ALIASES(5) BSD Reference Manual ALIASES(5)
aliases - aliases file for sendmail
This file describes user ID aliases used by /usr/sbin/sendmail. The file resides in /etc/mail and is formatted as a series of lines of the form name: addr_1, addr_2, addr_3, . . . The name is the name to alias, and the addr_n are the aliases for that name. addr_n can be another alias, a local username, a local filename, a command, an include file, or an external address. Local Username username The username must be available via getpwnam(3). Local Filename /path/name Messages are appended to the file specified by the full pathname (starting with a slash (/)) Command |command A command starts with a pipe symbol (|), it receives messages via standard input. Include File :include: /path/name The aliases in pathname are added to the aliases for name. E-Mail Address user@domain An e-mail address in RFC 2822 format. Lines beginning with whitespace are continuation lines. Another way to continue lines is by placing a backslash directly before a newline. Lines beginning with '#' are comments. Aliasing occurs only on local names. Loops can not occur, since no mes- sage will be sent to any person more than once. If an alias is found for name, sendmail then checks for an alias for owner-name. If it is found and the result of the lookup expands to a sin- gle address, the envelope sender address of the message is rewritten to that address. If it is found and the result expands to more than one ad- dress, the envelope sender address is changed to owner-name. After aliasing has been done, local and valid recipients who have a ".forward" file in their home directory have messages forwarded to the list of users defined in that file. This is only the raw data file; the actual aliasing information is placed into a binary format in the file /etc/mail/aliases.db using the program newaliases(8). A newaliases command should be executed each time the aliases file is changed for the change to take effect.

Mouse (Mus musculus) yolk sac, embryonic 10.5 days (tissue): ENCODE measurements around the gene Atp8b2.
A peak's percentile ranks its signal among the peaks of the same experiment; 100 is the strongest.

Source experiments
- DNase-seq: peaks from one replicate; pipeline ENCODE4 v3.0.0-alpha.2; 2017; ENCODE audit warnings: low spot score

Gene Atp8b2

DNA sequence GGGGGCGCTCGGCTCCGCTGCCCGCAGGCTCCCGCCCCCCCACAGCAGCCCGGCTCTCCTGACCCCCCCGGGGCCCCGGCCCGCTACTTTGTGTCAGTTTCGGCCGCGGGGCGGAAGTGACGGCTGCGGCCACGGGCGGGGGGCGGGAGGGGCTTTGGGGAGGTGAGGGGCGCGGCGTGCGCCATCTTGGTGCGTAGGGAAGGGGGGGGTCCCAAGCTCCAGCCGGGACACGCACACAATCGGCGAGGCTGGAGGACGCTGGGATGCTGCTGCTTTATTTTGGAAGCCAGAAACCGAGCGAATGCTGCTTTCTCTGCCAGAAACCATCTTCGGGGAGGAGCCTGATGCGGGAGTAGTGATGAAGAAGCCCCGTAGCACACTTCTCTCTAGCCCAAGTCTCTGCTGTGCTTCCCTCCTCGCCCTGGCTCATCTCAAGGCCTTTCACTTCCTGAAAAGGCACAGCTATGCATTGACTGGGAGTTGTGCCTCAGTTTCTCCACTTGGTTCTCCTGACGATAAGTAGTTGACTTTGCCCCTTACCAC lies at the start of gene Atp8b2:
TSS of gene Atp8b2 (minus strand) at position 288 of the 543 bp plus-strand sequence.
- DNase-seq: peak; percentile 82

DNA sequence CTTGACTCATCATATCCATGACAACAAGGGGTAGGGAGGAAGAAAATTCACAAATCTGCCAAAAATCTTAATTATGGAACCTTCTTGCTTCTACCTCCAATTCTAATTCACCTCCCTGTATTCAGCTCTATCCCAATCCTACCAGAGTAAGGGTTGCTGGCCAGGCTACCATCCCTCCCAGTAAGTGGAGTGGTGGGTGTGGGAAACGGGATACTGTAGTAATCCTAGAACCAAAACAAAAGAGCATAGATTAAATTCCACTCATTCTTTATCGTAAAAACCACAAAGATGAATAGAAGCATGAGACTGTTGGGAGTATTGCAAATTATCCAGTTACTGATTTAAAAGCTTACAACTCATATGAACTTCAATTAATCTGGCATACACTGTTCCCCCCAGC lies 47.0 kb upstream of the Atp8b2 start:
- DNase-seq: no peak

dbm(3), dbopen(3), newaliases(8), sendmail(8)
The aliases file format appeared in 4.0BSD.
If you have compiled sendmail with DBM support instead of NEWDB, you may have encountered problems in dbm(3) restricting a single alias to about 1000 bytes of information. You can get longer aliases by ``chaining''; that is, make the last name in the alias be a dummy name which is a con- tinuation alias. MirOS BSD #10-current December 31, 2012 1
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